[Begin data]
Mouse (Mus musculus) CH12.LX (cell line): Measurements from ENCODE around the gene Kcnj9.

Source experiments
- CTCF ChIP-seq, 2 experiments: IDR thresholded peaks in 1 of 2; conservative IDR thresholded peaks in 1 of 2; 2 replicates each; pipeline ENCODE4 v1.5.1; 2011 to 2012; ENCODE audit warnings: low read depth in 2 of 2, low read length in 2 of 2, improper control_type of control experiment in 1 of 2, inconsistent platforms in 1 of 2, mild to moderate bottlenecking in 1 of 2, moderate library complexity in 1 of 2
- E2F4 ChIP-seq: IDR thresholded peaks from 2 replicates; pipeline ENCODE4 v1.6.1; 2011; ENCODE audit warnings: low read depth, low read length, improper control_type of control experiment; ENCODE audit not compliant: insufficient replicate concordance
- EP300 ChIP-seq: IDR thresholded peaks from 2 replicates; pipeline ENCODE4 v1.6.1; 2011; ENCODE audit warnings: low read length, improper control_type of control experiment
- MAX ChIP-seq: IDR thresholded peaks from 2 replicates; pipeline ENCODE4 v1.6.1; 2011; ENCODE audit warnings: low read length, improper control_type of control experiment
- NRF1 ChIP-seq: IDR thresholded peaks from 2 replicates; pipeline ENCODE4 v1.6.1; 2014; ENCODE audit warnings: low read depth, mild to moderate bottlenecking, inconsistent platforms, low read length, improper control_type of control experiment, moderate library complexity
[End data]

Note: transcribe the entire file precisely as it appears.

Mouse (Mus musculus) CH12.LX (cell line): Measurements from ENCODE around the gene Kcnj9.

Source experiments
- CTCF ChIP-seq, 2 experiments: IDR thresholded peaks in 1 of 2; conservative IDR thresholded peaks in 1 of 2; 2 replicates each; pipeline ENCODE4 v1.5.1; 2011 to 2012; ENCODE audit warnings: low read depth in 2 of 2, low read length in 2 of 2, improper control_type of control experiment in 1 of 2, inconsistent platforms in 1 of 2, mild to moderate bottlenecking in 1 of 2, moderate library complexity in 1 of 2
- E2F4 ChIP-seq: IDR thresholded peaks from 2 replicates; pipeline ENCODE4 v1.6.1; 2011; ENCODE audit warnings: low read depth, low read length, improper control_type of control experiment; ENCODE audit not compliant: insufficient replicate concordance
- EP300 ChIP-seq: IDR thresholded peaks from 2 replicates; pipeline ENCODE4 v1.6.1; 2011; ENCODE audit warnings: low read length, improper control_type of control experiment
- MAX ChIP-seq: IDR thresholded peaks from 2 replicates; pipeline ENCODE4 v1.6.1; 2011; ENCODE audit warnings: low read length, improper control_type of control experiment
- NRF1 ChIP-seq: IDR thresholded peaks from 2 replicates; pipeline ENCODE4 v1.6.1; 2014; ENCODE audit warnings: low read depth, mild to moderate bottlenecking, inconsistent platforms, low read length, improper control_type of control experiment, moderate library complexity